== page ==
You have an ability to change things to some extent in your life, but another part of life is just luck (or lack of luck), kind of a dice throw.

If you send out tons of resumes every day and go to every interview offered, you are most likely going to find a job before a different person who just lays in bed and then goes down to the bar every day.

But other aspects of life are clearly luck, and there's no getting around that.

Another point: I'll repeat my assertion made in other posts here that MOST people have not "earned" their financial success.

Heather Mills is richer than YOU, but she didn't earn it. And for almost every person with money, there is a spouse with a stake in that money - and not all of the persons with money to start with "earned" it (obviously).

Repeat: MOST people have not earned their financial success, whatever "earning" means.

8:47 AM, December 04, 2008  
Anonymous Anonymous said...

"Gladwell found that most of the people who did well also worked and practiced longer than others--to the tune of about 10,000 hours. That is not pure luck."


Well, I think a person born with a debilitating disease may not be physically able to work to the tune of about 10,000 hours. Being born with a hardy constitution is also luck.

Part of getting money is based on your own initiative, part is based on luck (I don't know the relative proportions).

And then there is a point of view that differs from the Hero/Loser view of much of American society. Take a deep breath, calm down and enjoy your life. If you have lots of money, be thankful.

8:50 AM, December 04, 2008  
Anonymous Anonymous said...

I USED TO have this viewpoint of "heroes".

I don't anymore. I don't worship or attribute God-like status to George Soros or Bill Gates, I really don't.

They may be smart people, but there are plenty of smart people with less money than them. So what.

8:53 AM, December 04, 2008  
Blogger Helen said...


Somewhere along the line, someone earned it. I agree that Heather Mills and those types do not deserve their money as it was taken from the state/court and awarded to her unfairly. However, those who inherit money from family members who made their fortune at some point from a good idea, hard work, or whatever are entitled to it if the person who made it gave it to them.

8:53 AM, December 04, 2008  
Anonymous Anonymous said...

"... are entitled to it if the person who made it gave it to them."


Now you appear to be the champion of people who indisputably played no role in earning money. They got it through absolute, dumb luck (in the context of inheritance or gifts).

I don't know what "entitled" to that money means, I guess it means that you are going to advocate for them to keep it (while others - who HAVE worked for their money - have it taken away in the form of income tax).

8:58 AM, December 04, 2008  
Anonymous Anonymous said...

In any case, if I'm not going to worship Bill Gates or George Soros as heroes, I'm certainly not going to be worshiping an "entitled" heir or an "entitled" bubblehead who gets it out of a man.

They can be "entitled" all they want, though.

9:00 AM, December 04, 2008  
Blogger Helen said...


"Now you appear to be the champion of people who indisputably played no role in earning money."

If by "champion" you mean I believe that people should be able to keep money they inherited freely from others without the government or others trying to take it from them, then yes, I am a "champion" for those people or whatever you want to call it.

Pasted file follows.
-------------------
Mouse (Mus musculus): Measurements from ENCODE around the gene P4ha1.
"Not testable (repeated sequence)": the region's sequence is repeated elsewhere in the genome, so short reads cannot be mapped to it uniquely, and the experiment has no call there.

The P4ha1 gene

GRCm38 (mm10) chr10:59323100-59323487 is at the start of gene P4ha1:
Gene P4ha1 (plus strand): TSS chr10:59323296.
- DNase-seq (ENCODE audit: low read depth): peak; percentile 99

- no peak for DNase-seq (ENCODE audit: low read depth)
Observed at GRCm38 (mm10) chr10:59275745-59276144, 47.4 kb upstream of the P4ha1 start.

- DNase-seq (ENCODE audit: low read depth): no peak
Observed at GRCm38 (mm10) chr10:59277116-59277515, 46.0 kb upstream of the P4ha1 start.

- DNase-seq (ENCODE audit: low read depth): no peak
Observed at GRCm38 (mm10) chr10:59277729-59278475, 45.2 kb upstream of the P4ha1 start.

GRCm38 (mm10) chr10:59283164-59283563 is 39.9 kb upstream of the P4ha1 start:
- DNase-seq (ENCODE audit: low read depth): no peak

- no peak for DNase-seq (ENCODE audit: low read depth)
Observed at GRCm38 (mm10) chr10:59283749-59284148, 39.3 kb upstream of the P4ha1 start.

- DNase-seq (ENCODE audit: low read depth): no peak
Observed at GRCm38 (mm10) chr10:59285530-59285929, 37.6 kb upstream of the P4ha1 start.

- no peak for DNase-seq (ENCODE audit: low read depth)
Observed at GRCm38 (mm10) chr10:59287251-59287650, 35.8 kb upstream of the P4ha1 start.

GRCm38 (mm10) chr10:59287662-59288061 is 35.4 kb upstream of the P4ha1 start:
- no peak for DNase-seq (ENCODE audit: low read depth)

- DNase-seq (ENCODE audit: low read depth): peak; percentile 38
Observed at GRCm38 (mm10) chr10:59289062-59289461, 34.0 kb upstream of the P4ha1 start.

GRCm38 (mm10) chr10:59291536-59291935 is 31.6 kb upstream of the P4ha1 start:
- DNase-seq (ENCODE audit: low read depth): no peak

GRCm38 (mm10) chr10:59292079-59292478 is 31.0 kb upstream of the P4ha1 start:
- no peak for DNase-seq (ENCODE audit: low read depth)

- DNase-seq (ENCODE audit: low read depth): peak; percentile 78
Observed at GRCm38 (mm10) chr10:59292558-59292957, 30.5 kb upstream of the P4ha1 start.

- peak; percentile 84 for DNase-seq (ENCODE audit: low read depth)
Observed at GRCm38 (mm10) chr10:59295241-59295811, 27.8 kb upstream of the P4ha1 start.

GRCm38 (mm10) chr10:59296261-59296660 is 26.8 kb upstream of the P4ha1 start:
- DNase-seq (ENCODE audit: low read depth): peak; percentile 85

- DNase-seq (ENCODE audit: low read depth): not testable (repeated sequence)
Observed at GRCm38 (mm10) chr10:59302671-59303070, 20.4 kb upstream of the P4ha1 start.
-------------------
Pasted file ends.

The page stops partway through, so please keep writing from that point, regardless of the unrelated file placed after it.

9:03 AM, December 04, 2008  
Anonymous Anonymous said...

"If by "champion" you mean I believe that people should be able to keep money they inherited freely from others without the government or others trying to take it from them, then yes, I am a "champion" for those people or whatever you want to call it."



I stand to inherit a good chunk, so I don't really give a rip.

I hope, though, that you're advocating just as fervently for an elimination of the income tax. At least those people work.

9:06 AM, December 04, 2008  
Anonymous Anonymous said...

Maybe I'll put it a different way:

I don't have any RESPECT for people who get handed money or for people (almost exclusively women) who take it from a spouse or any person subject to their manipulations.

And although that sounds obvious, it's not, because a whole lot of people seem to respect anyone with money.

9:10 AM, December 04, 2008  
Blogger javadoug said...

"I hope, though, that you're advocating just as fervently for an elimination of the income tax. At least those people work."

JG makes some good points.
I'd say we should all advocate for the FairTax. Read the book if you want to be convinced.

9:26 AM, December 04, 2008  
Blogger Jennifer Stites said...

Heather Mills does not represent MOST people.

Luck does play a part, hard work plays a part, genetic gifts play a part in success. But I don't hear much about the role of choices and decision making. It seems that much of popular thought keeps grinding away toward the helplessless of the individual and family and the saving grace of the larger "society."
I realize that even recognizing the role of choice is somewhat dependent on what a person is exposed to at home and at school. But that is not a good enough reason to hide the secret that a person does make choices and decisions constantly, and that there is a wide variety of outcome based on those decisions.
I have been in a weight management class where the most successful person was a young woman with Down's. I have been in Mensa meetings with people who could not hold a job.
When I was teaching high school, I once played some audio of some motivational, positive thinking talks just to get a discussion going on this subject of success. One boy said I'd better not let his Dad hear that we listened to that. I knew that his dad had a bad case of victimitis, and I have often wondered if the boy heard anything that gave him a fresh perspective.